I bracket these 2 together, because there are “crocs” in this building. I know. I went in one day to watch democracy in action and was ‘entertained’ (disgusted) by a buffoon chief minister. Should I use his name? Ah go on, why not? John Elferink – it’s difficult to argue with the truth. You can’t see the bars at the top of this building. I’m told they’re designed to hold the roof on in high cyclone winds, but I think it might have more to do with all the hot air in the building. Perhaps generated by some of the occupants. I enjoyed my visit to parliament.

Parliament House

Parliament House

Lovely, warm day, but no swimmers. Something to do with crocodiles.

Darwin Beach - no swimmers? crocs mate!

Darwin Beach – no swimmers? crocs mate!

This is where the Darwin Kiwis will watch the All Blacks beat the Wallabies this weekend.

Shenanigan's - had dinner with Doug Ward (new kid in town) here

Shenanigan’s – had dinner with Doug Ward (new kid in town) here

Darwin is HOT. Don’t let anyone tell you it isn’t. The aboriginal calendar has 6 seasons. Two of my favourites are called the “knock ’em down storms” and the “cold weather season“. I’m here in the cold weather season (June – August). It was freezing one morning when I fell out of bed, a numbing 24C. During the day the high only got up to 34 and then at 8PM it’s a chilly 30 – burr! If that keeps up, I’ll be looking for my winter longs.

The great game of cricket, named after the famous English school of the same name, where the game was invented (like Rugby). Or the insect, whichever works for you. None of the players knows what’s going on. That’s why there are so many of them on the field at one time – to help each other figure out what should be done next. In fact, they can play for an entire week without a result – game ends in a draw after a whole week! When this happens the players wander off the field scratching their heads thinking ” WTF”! As do the fans. Then there’s LBW, out for a duck, silly mid off, gully, wicket, stumps? Who the hell knows?

cricket at the oval, does anyone know what's going on here?

cricket at the oval, does anyone know what’s going on here?

I caught up with 2 brothers-in-law here. What are the odds on that? Wes Turner, Linda’s brother, lives here. Doug Ward, Nancy’s 1st hubby, moved here a few days ago. Both ex brothers-in-law, but I guess once a brother-in-law, always a brother-in-law! Jeeze, there are so many ex’s of every kind around!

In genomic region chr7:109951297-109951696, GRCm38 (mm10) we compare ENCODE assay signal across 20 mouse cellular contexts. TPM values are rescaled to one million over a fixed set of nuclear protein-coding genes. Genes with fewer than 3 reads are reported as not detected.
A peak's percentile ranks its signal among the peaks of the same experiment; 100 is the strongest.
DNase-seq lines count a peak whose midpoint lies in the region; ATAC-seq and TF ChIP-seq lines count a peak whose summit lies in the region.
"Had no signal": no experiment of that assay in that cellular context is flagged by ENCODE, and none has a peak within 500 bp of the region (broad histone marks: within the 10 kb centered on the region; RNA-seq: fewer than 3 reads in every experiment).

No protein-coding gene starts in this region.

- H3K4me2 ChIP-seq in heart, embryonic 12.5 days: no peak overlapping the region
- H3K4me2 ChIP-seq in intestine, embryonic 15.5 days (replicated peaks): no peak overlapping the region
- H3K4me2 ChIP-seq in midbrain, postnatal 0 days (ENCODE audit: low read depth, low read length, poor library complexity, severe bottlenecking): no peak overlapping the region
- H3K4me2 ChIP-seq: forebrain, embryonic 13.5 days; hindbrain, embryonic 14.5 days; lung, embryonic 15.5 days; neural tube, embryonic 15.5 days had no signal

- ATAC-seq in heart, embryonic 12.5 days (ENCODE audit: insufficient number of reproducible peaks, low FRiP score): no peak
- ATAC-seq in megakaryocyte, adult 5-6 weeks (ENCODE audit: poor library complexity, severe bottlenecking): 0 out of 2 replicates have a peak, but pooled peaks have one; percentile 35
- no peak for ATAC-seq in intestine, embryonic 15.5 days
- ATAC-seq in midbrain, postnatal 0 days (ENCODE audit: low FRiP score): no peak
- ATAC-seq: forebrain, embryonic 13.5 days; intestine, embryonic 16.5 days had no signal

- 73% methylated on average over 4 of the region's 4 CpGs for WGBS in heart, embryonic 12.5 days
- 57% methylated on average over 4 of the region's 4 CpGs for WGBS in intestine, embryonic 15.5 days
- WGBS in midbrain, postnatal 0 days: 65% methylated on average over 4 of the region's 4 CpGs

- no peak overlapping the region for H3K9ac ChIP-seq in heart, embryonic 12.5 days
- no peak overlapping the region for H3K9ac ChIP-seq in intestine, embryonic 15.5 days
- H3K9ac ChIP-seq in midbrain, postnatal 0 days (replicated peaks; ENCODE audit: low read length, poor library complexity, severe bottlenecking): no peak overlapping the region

Well, I see this next haul as the last stage of the Oz journey. There are a lot of empty kilometres between Darwin, Alice, Uluru and the east coast. And, once I get to the coast, I’ll be traveling over old ground. I’m getting restless and ready to move on. The 12 foot pop-top has lost its charm 🙂 She’s been good to me and is in perfect shape, but its time to pass her on to another lucky person.

Good-bye from Darwin. PS. one regret, I didn’t get to look into any Charles Darwin history – seems to be overlooked here? It certainly isn’t obvious, but … maybe next time.

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About durhamgjvoyageur

Retired guy, travelling and enjoying our amazing world - "Gap Year"!
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4 Responses to Darwin

  1. You should be a writer Dad. Your stories are great, full of interesting information and funny! Love Nickie xxoo

  2. Sue says:

    I agree with Nickie – so enjoy all !!!!!!!
    xxoo

  3. Joy says:

    Hi Jerry,
    I’m back to the grind, almost, after a pretty blissful cottage summer. School starts in two weeks. You’ve been busy! Great adventures, and I was glad to see your map… Really shows how impressive your journey is. I enjoy reading about it all, but especially some of the people you meet.
    All the best as you continue your journey.
    Joy